(Bloomberg) -- Volatility continued to dominate financial markets, with stocks pushing lower as the latest U.S. jobs data cemented expectations the Federal Reserve will remain on its rate-hike path to combat stubbornly high inflation.
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At the end of a week marked by fickle trading, quick reversals and heightened anxiety, the S&P 500 failed to stay in the green and fell to its lowest level in about a year. The gauge posted its fifth straight weekly drop -- the longest losing streak since June 2011. The tech-heavy Nasdaq 100 underperformed. Treasury 10-year yields remained above 3%, while the dollar rose. Gasoline futures in New York settled at a record high.
“The markets have been on a roller-coaster ride,” said Lindsey Bell, chief markets and money strategist at Ally. “There is a significant amount of uncertainty. A key question for many investors is how big of a hurdle a quickly rising interest-rate environment is going to be for stocks to overcome.”
The long-awaited jobs report showed U.S. hiring advanced at a robust pace in April, yet a smaller labor force may increase pressure on employers to boost wages even more to bring workers back. That dynamic will likely complicate the Fed’s fight to tame decades-high inflation, as central bankers work to bring labor demand in line with supply.
Fed Bank of Richmond President Thomas Barkin said he would not take anything off the table in the central bank’s fight to curb inflation, including raising interest rates by 75 basis points -- an option downplayed by Chair Jerome Powell.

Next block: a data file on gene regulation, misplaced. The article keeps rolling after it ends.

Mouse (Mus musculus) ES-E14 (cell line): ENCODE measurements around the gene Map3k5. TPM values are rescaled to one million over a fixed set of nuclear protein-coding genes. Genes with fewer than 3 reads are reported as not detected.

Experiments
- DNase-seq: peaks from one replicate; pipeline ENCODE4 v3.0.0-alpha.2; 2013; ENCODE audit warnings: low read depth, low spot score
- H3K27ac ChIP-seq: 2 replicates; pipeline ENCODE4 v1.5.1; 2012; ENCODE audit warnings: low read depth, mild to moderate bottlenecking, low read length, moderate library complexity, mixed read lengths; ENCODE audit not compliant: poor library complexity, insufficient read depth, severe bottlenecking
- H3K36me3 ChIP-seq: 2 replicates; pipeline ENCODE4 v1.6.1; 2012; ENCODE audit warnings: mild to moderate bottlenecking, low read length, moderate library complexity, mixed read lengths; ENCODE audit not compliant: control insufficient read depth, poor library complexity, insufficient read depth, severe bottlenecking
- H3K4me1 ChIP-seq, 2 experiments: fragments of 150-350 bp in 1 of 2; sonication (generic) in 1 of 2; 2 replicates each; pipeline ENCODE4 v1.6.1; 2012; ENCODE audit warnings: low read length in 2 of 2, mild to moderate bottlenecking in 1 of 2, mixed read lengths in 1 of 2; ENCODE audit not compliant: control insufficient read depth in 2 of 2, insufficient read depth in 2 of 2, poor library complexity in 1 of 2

Read: Fed’s Kashkari Signals Comfort With Some Cooling in Job Market
“Investors just can’t confidently buy stocks as too much uncertainty persists with what will happen with global growth and how far the Fed will take tightening beyond the summer,” wrote Ed Moya, senior market analyst at Oanda.
“No big surprises from today’s jobs report -- it largely confirms that the labor market remains tight, affording the Fed the flexibility to tackle its price stability mandate head-on,” said Jason Pride, chief investment officer of private wealth at Glenmede.
Some of the main moves in markets:
The S&P 500 fell 0.6% as of 4 p.m. New York time
The Nasdaq 100 fell 1.2%
The Dow Jones Industrial Average fell 0.3%
The MSCI World index fell 1%
The Bloomberg Dollar Spot Index rose 0.2%
The euro was little changed at $1.0547
The British pound fell 0.2% to $1.2342
The Japanese yen fell 0.3% to 130.54 per dollar
The yield on 10-year Treasuries advanced eight basis points to 3.12%
Germany’s 10-year yield advanced nine basis points to 1.13%
Britain’s 10-year yield advanced three basis points to 2.00%
West Texas Intermediate crude rose 2.1% to $110.49 a barrel
Gold futures rose 0.3% to $1,881.60 an ounce
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